The word “atonement” in Romans 5:11, as found in our King James (Authorised) Version Bible, means reconciliation1.
The root of that same Greek word is simply translated “reconciled” in the preceding verse: “For if, when we were enemies, we were reconciled to God by the death of his Son, much more, being reconciled, we shall be saved by his life. And not only so, but we also joy in God through our Lord Jesus Christ, by whom we have now received the atonement [i.e. the reconciliation]” (Romans 5:10-11).
These verses teach us that “we” (Christian converts) have already received this reconciliation to God. We are now reconciled to God.
The verses that follow the “atonement” statement contain the apostle Paul’s famous long parenthesis (vv.12-21)—an extended argument in which he compares Adam, the Covenant Head of the whole human race, with Christ, the Covenant Head of the elect.
There is one verse within Paul’s long parenthesis which, if its context is not considered carefully, appears to support the Arminians’ “Christ died for every human being” idea: “Therefore as by the offence of one [Adam] judgment came upon all men to condemnation; even so by the righteousness of one [Christ] the free gift came upon all men unto justification of life” (v.18).
Arminians assert that one and the same group of “all men” is being spoken of throughout this argument—that the phrase “all men” always means all mankind, every fallen human being who has ever lived, and who lives today, and who shall live in future. Thus, all mankind is under condemnation, but then—“the free gift came upon all men [every human being?] unto justification of life”.
There are three candidates for the correct interpretation of this passage (and others in the Bible that have to do with the extent of salvation):
Universal atonement: Christ died for “all men” (every fallen human being) and therefore “all men” (every fallen human being) are saved.
Hypotheical universal atonement (Arminianism): Christ died for “all men” (every fallen human being) and so “all men” (every fallen human being) are potentially saved—but individually they need to put their faith in Christ, to make this atonement effective, for themselves.
Limited atonement2 (Calvinism): the “all men” for whom Christ died (and therefore, actually reconciled to God) does not include every fallen human being.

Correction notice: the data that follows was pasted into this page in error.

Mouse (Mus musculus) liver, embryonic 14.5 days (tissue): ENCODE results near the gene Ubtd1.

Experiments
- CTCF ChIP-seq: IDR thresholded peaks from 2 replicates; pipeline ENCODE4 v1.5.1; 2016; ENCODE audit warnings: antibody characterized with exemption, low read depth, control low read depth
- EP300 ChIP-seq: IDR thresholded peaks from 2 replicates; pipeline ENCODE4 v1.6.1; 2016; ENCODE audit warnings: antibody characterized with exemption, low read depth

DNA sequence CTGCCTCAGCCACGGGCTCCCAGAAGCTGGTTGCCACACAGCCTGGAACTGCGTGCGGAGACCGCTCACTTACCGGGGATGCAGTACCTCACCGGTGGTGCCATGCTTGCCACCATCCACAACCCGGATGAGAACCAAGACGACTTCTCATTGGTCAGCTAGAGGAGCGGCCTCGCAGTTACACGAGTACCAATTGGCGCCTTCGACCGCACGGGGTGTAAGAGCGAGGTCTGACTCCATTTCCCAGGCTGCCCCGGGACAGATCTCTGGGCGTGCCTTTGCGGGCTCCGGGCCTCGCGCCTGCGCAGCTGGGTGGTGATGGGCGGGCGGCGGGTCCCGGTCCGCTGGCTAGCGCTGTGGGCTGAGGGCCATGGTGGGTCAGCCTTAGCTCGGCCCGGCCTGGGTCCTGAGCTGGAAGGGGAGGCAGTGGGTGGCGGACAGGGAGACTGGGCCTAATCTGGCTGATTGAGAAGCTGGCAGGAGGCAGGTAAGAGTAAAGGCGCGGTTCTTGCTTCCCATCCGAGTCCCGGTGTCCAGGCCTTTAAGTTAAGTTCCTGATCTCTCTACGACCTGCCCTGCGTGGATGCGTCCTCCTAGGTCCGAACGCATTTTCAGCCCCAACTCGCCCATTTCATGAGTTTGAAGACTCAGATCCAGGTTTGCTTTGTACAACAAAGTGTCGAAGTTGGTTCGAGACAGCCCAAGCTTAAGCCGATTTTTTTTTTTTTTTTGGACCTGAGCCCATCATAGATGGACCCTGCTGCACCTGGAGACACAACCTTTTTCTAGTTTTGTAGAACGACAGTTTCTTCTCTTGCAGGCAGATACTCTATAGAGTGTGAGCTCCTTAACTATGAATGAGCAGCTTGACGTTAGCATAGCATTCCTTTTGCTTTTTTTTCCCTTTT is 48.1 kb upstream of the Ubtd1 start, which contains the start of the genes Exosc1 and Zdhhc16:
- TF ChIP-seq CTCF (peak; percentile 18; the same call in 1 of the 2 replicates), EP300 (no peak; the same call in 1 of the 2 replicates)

Paul’s whole argument here proves that what Christ achieved on the cross is actually applied to all those for whom he died. Paul affirms:
Those who are substituted by Christ in his death “have now received” the atonement (v.11);
The gift of justification by grace “hath abounded” unto many (v.15);
The free gift of justification of life “came upon” the “all men” for whom Christ died (v.18).
And therefore, all these many people, and only these, “shall be” made righteous (v.19).
The problem for Arminianism, here and elsewhere in the Bible, is that their insistance that “all men means all men, the entire human race, head for head” ends up disproving very doctrine they are attempting to prove: namely, hypothetical universalism.
No, Paul will not allow that. What Christ accomplished in his death on the cross (the atonement; justification by grace; justification of life; making righteous) is real for all those for whom Christ died.
Consequently, the Calvinist argument is correct: in verse 18 the “all men” upon whom Adam’s sin actually brought condemnation is not (in extent) the same “all men” upon whom Christ’s righteousness brought justification of life3.
Let us be perfectly clear at this point: that the Lord Jesus Christ’s sacrifice is of infinite worth and value. Calvinists do not “limit” the worth of Christ’s atonement, but only the extent of its application, when they affirm that the Saviour’s blood was not shed in order to save every human being who ever lived but only the elect (i.e. those whom God has chosen to save).
It is therefore wrong to think that the Calvinist (and, we affirm, Biblical) doctrine of limited atonement, also sometimes known as particular redemption4, in any way diminishes the infinitely precious blood of Christ.
This is according to the old usage of “at-one-ment,” meaning to be brought to a state of peace with another person (i.e. God himself). ↩︎
Limited Atonement is the name given to the third of the five points (tenets) of Calvinism. ↩︎
The word “all” in Holy Scripture is often used in a restricted sense—the context must decide whether the “all” is limited or universal. For example: in Acts 11:28 the “all” is a limited number of people; in Genesis 7:19 the “all” is universal, as the context makes clear. Similarly the word “many” can be limited or universal, as in Romans 5:19 (discussed above): the “many” in Adam includes every human being except Jesus Christ; the “many” in Christ includes only those saved by Christ—for the verse explicitly states that thus “shall many be made righteous.” ↩︎
The phrase particular redemption is preferred by some Calvinists, in order to avoid the accusation that they are limiting the worth of Christ’s blood (i.e. his death on the cross). Arminians argue for a general redemption (i.e. Christ paid the redemption-price for all fallen, condemned mankind in general) but we argue that Christ did not redeem all mankind in general but only some men in particular. However, we can’t really avoid this accuation, for Arminians (free-willists, etc.) will always make it against our position. But we can deal with it, as I have done above. ↩︎